Dissecting the Web API Individual Accounts Template–Part 1: Overview

The Web API v2 Individual Accounts template shows off some quite popular application scenarios, e.g. username/password authentication with local accounts (including create account, change/set password) as well as third party authentication using Facebook, Google etc – including linking those external accounts with local ones. All that is done using an OAuth2 authorization server – using both the resource owner password flow for local accounts and the implicit flow for external accounts.

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To make all that happen the template combines quite a bit of new stuff together: OWIN, Katana authentication middleware, ASP.NET identity, OAuth2 and a bunch of new authentication related attributes…and I must admit figuring out exactly what’s going on was a bit of a challenge. Two quotes constantly came to mind while digging through the source code and writing down my notes. One was: complexity is the natural enemy of security – and the other one was: shit’s hard. So enjoy.

In this post I want to focus on the general setup of the Katana authentication middleware, the following posts will deal with the local account features and the external authentication.

In Katana, every authentication middleware “registers” itself with the system. For that it needs a “name” – or technically speaking an AuthenticationType. Using that name, some code like a framework can call into the authentication component. This is done using the IAuthenticationManager interface which hangs off the Authentication property on the OwinContext. It features methods like SignIn, SignOut, AuthenticateAsync or Challenge. Each of these methods require an AuthenticationType as a hint which middleware will do the actual work.

One built-in mechanism that uses the authentication manager is the new HostAuthenticationFilter in Web API v2 – will come to that later. Let’s first have a look which authentication middleware gets actually wired up (see also Startup.Auth.cs).

For the implicit flow and the interaction with Google and friends, “browser tech” is needed (think web views in native apps, or the browser itself for JS) – this is where cookies come in:

app.UseCookieAuthentication(new CookieAuthenticationOptions());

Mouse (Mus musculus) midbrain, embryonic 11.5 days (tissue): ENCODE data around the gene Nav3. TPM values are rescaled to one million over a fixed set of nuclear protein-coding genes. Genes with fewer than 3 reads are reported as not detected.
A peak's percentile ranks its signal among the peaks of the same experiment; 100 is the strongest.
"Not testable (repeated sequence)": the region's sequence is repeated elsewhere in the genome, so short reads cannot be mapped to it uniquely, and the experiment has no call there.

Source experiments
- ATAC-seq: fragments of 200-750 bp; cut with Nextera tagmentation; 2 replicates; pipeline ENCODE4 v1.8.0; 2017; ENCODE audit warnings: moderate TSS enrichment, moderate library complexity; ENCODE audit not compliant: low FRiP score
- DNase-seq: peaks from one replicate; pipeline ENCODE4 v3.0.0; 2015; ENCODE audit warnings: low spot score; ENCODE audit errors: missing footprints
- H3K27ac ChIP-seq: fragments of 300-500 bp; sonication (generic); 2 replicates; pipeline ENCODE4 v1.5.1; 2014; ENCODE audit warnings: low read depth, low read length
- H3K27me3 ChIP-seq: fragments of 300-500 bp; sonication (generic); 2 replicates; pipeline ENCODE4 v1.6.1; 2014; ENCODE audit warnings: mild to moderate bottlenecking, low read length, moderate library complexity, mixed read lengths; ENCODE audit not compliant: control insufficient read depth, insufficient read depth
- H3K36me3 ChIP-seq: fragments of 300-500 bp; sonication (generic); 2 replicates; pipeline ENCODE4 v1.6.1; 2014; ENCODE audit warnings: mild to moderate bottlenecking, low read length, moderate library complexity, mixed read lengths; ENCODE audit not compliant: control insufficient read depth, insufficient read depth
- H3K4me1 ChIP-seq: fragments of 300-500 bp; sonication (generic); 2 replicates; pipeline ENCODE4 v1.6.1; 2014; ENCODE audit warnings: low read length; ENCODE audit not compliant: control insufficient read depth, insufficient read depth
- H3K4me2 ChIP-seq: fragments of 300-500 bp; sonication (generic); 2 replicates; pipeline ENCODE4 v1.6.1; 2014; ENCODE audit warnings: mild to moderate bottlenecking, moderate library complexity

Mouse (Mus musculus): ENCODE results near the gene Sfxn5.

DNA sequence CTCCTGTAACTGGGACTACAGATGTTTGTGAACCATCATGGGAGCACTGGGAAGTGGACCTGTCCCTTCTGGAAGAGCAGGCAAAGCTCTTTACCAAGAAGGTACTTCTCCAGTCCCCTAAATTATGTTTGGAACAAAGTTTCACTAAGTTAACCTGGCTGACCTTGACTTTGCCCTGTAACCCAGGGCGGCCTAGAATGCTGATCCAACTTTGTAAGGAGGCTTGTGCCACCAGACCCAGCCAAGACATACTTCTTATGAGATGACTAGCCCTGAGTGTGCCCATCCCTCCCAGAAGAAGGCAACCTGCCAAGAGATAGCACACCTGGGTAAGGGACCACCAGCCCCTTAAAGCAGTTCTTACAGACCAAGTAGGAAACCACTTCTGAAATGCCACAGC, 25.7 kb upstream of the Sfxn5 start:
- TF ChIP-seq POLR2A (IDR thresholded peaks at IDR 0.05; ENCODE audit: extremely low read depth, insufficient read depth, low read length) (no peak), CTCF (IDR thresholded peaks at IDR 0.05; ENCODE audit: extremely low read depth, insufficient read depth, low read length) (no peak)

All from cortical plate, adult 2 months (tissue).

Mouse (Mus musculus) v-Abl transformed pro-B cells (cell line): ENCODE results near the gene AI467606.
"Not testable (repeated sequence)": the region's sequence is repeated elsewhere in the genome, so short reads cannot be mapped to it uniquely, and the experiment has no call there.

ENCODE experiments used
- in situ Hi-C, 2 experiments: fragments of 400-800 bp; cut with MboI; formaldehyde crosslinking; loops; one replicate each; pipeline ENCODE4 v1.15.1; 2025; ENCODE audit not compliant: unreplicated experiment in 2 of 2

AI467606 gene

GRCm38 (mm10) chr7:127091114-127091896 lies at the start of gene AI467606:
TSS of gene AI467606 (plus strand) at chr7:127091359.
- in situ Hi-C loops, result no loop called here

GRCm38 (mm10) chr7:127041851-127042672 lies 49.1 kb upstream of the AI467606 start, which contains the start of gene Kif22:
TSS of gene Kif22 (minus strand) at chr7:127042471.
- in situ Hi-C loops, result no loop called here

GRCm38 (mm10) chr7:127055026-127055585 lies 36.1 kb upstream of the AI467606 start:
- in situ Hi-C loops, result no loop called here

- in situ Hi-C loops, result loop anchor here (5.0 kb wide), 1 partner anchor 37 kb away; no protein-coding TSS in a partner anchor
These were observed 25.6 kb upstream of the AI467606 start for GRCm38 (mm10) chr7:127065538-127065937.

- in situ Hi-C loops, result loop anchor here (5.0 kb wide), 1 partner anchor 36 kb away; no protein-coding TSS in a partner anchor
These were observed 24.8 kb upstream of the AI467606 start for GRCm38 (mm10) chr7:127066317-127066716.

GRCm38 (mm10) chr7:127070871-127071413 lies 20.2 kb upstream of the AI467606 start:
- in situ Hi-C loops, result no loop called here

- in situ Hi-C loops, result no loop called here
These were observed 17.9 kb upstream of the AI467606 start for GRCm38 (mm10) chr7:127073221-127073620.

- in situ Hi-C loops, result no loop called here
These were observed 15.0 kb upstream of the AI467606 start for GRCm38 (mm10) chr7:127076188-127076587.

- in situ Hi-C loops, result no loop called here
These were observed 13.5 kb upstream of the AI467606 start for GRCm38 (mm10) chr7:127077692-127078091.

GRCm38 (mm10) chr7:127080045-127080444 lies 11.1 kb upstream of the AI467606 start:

This call adds supports for classic cookie based authentication. The authentication type is simply called Cookies or in code the middleware is referenced using CookieAuthenticationDefaults.AuthenticationType.

app.UseExternalSignInCookie(DefaultAuthenticationTypes.ExternalCookie);

The second cookie middleware registers itself as ExternalCookie (or  DefaultAuthenticationTypes.ExternalCookie). This cookie is used to temporarily store information about a user logging in with a third party login provider

Further there is one authentication middleware registered for every external login provider you want to support (authentication types: Google, Facebook, Twitter and Microsoft):

app.UseFacebookAuthentication(

    appId: “178…455”,

    appSecret: “f43…4f”);

 

app.UseGoogleAuthentication();

 

OK – next up is all the plumbing to support token-based authentication – we need a token producer and consumer. This is all hidden behind the following line of code:

app.UseOAuthBearerTokens(OAuthOptions);

This extension method actually registers three middlewares behind the covers:

  1. OAuth2 authorization server to deal with resource owner flow and implicit flow token requests. Application specific logic is encapsulated in the ApplicationOAuthProvider class which we’ll have a closer look in the next post.
  2. Token-based authentication for local accounts using an authentication type of Bearer (or OAuthDefault.AuthenticationType). This middleware only accepts claims where the issuer has been set to LOCAL AUTHORITY.
  3. Token-based authentication for external accounts (resulting from an authentication handshake with an external login provider). It uses an authentication type of ExternalBearer (or DefaultAuthenticationTypes.ExternalBearer) and only accepts claims where the issuer is not LOCAL AUTHORITY (important technical detail – keep that in the back of your mind).

With that setup you can now control which authentication type is required to access which parts of the API surface – let me give you some examples:

In general Web API requires token-based authentication using local accounts (Bearer). This is why you find the following two lines of code in WebApiConfig.cs:

config.SuppressDefaultHostAuthentication();

config.Filters.Add(
 
new HostAuthenticationFilter(OAuthDefaults.AuthenticationType));

 

Let’s say you’d want to also accept tokens resulting from external authentication – but require an authenticated principal, the following would work (e.g. on a controller or action):

[Authorize]

[HostAuthentication(DefaultAuthenticationTypes.ExternalBearer)]

 

If you want to override the global setting and only accept an application cookie if present (a technique used in the account controller – more on that in the next post) – you could do this:

[OverrideAuthentication]

[HostAuthentication(DefaultAuthenticationTypes.ExternalCookie)]

[AllowAnonymous]

 

OK – now you know how the template is “configured” in terms of security. In the next posts we’ll have a look how all this works together to authenticate local accounts using username and password.

This entry was posted in ASP.NET, Katana, OAuth, OWIN, WebAPI. Bookmark the permalink.

2 Responses to Dissecting the Web API Individual Accounts Template–Part 1: Overview

  1. Pingback: Dissecting the Web API Individual Accounts Template–Part 2: Local Accounts | www.leastprivilege.com

  2. Pingback: Dissecting the Web API Individual Accounts Template–Part 3: External Accounts | www.leastprivilege.com

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